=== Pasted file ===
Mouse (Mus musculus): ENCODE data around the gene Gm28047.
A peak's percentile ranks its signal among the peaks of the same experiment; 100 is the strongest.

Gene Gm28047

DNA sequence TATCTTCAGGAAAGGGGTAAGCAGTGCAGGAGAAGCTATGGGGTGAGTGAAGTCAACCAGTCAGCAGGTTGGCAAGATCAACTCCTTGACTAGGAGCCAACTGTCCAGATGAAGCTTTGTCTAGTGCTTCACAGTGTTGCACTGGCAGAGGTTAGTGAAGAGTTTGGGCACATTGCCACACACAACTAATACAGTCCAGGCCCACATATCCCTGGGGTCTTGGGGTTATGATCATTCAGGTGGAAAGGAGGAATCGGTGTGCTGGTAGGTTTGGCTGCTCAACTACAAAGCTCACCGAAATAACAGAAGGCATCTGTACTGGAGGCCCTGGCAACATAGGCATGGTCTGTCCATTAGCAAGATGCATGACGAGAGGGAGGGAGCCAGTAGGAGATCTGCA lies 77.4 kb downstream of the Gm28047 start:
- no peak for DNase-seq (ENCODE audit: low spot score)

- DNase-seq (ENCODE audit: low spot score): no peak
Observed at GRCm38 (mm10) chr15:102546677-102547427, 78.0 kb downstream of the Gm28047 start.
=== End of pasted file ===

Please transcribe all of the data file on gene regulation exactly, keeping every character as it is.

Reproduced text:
Mouse (Mus musculus): ENCODE data around the gene Gm28047.
A peak's percentile ranks its signal among the peaks of the same experiment; 100 is the strongest.

Gene Gm28047

DNA sequence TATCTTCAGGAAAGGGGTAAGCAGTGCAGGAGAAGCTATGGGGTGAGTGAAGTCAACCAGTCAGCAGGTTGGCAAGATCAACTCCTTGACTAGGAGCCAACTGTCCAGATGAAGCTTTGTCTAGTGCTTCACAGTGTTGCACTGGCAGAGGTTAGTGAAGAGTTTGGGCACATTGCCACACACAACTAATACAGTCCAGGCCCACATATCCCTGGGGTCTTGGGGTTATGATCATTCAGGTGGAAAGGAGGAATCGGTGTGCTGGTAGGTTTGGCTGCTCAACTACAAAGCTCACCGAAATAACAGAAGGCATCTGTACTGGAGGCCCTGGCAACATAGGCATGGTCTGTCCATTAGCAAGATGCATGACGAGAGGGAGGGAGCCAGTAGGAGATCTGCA lies 77.4 kb downstream of the Gm28047 start:
- no peak for DNase-seq (ENCODE audit: low spot score)

- DNase-seq (ENCODE audit: low spot score): no peak
Observed at GRCm38 (mm10) chr15:102546677-102547427, 78.0 kb downstream of the Gm28047 start.